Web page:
Zoom panel

Harvard University Native American Program celebrated its 50th anniversary with the program’s first director, Bob Matthai, Ed.M. ’66, Ed.D. ’73 (left), and four Native American educators who pursued master’s degrees at the Graduate School of Education to improve education among Native American communities.

Stephanie Mitchell/Harvard Staff Photographer

Nation & World

Native American program turns 50

6 min read

University-wide initiative has widened its focus and influence

Wayne Newell hailed from the Passamaquoddy Tribe in eastern Maine. Daniel Hohnani came from the Hopi Tribe in northeastern Arizona. They met at Harvard 50 years ago, two young teachers working to serve their communities and promote education among Native Americans.

Newell and Hohnani were recruited to attend a federally funded program established at the Graduate School of Education in 1970 to prepare Native American teachers for leadership roles in education. The two men joined nine other teachers from as many other tribes, and together they represented the largest single group of Native American students to attend Harvard since the 1600s.

Thus was born the American Indian Program, which over the years grew from a graduate training program based at the Ed School into the Harvard University Native American Program (HUNAP), a University-wide initiative that works to create a community for Native Americans and Indigenous people on campus, expand their visibility, and promote research and teaching of Native and Indigenous issues. To celebrate the program’s 50th anniversary, a panel with four of the program’s first students was held March 5.

“I followed my elders’ advice,” said Hohnani, Ed.M. ’71, who led tribal community colleges, launched economic development enterprises on tribal lands, and retired two years ago as Hopi tribal executive director. “They told me to go out, get an education and come back home to be the new generation’s ears, their tongues, and their eyes.”

All of the original 11 Indigenous educators earned master’s degrees and went on to build successful careers within and beyond their tribal communities. Some earned doctorates, published books, and worked in academia, while others held leadership positions in tribal governments, schools, and colleges, and helped start economic enterprises.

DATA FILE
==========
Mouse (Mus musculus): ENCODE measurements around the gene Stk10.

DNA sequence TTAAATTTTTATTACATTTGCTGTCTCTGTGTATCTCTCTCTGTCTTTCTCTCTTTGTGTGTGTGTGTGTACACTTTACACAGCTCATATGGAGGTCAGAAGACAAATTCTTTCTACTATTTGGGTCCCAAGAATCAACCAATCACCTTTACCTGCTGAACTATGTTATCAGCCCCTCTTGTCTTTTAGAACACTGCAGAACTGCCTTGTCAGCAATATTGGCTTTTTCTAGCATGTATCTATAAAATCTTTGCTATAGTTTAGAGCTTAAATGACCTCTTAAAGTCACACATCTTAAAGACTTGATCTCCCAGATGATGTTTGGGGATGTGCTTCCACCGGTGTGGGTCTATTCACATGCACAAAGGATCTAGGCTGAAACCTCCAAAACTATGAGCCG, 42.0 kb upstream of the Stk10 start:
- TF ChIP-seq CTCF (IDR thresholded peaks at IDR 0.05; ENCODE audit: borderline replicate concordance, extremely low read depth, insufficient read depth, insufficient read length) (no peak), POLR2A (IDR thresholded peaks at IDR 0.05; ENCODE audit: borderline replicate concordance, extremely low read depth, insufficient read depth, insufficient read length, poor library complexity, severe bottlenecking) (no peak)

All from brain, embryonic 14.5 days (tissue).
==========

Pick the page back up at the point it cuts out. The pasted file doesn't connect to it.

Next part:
Newell, Ed.M. ’71, who became a Passamaquoddy scholar and dedicated his life to the preservation of the tribal language, said the program’s milestone highlights the University’s efforts to fulfill its obligations stipulated in the Harvard Charter of 1650, which dedicated the institution to the “education of the English and Indian youth of this country.” The land on which Harvard sits is the traditional territory of the Massachusett people.

“While we were there, we talked about how Native American students could be more visible at Harvard,” said Newell, who comes from Indian Township, Maine. “We would always remind people in the administration that Harvard was set up to educate Native people and their track record was very poor. The fact that the program continues is a celebration.”

In its early years, the program was funded through the Office of Economic Opportunity, the agency in charge of running the programs that were part of President Lyndon Johnson’s War on Poverty. Bob Matthai, Ed.M. ’66, Ed.D. ’73, who was the program’s first director, credits its success to the Native participants, all of whom graduated on time and went on to hold high-level positions after they left Harvard.